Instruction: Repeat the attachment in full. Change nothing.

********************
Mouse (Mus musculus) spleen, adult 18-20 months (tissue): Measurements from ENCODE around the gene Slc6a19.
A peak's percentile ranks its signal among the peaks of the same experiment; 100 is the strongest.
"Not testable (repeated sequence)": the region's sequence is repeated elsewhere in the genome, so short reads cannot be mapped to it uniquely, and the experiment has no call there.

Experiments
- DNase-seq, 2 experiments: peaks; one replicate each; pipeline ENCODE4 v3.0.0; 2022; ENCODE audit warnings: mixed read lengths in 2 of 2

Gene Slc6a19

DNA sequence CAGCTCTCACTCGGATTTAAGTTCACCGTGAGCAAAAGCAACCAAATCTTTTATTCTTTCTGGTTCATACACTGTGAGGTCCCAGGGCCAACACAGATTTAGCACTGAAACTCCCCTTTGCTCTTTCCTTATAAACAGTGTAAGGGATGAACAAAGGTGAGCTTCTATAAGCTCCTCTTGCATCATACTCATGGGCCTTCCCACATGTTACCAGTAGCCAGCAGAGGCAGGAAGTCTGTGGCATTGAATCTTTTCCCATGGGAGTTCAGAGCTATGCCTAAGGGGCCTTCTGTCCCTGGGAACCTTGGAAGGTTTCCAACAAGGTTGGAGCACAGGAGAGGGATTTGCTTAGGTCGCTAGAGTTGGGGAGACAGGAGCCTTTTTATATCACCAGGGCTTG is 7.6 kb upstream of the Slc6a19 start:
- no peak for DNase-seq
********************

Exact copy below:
Mouse (Mus musculus) spleen, adult 18-20 months (tissue): Measurements from ENCODE around the gene Slc6a19.
A peak's percentile ranks its signal among the peaks of the same experiment; 100 is the strongest.
"Not testable (repeated sequence)": the region's sequence is repeated elsewhere in the genome, so short reads cannot be mapped to it uniquely, and the experiment has no call there.

Experiments
- DNase-seq, 2 experiments: peaks; one replicate each; pipeline ENCODE4 v3.0.0; 2022; ENCODE audit warnings: mixed read lengths in 2 of 2

Gene Slc6a19

DNA sequence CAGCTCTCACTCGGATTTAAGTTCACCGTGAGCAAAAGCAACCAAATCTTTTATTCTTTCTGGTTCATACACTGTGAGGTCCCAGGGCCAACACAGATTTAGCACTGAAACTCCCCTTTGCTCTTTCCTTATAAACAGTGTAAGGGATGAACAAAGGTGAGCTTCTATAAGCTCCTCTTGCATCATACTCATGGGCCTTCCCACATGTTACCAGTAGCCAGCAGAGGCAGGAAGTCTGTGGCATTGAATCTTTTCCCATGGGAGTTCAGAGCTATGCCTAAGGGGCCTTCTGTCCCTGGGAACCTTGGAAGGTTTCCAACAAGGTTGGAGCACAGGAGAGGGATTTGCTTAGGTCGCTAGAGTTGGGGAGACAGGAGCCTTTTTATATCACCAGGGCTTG is 7.6 kb upstream of the Slc6a19 start:
- no peak for DNase-seq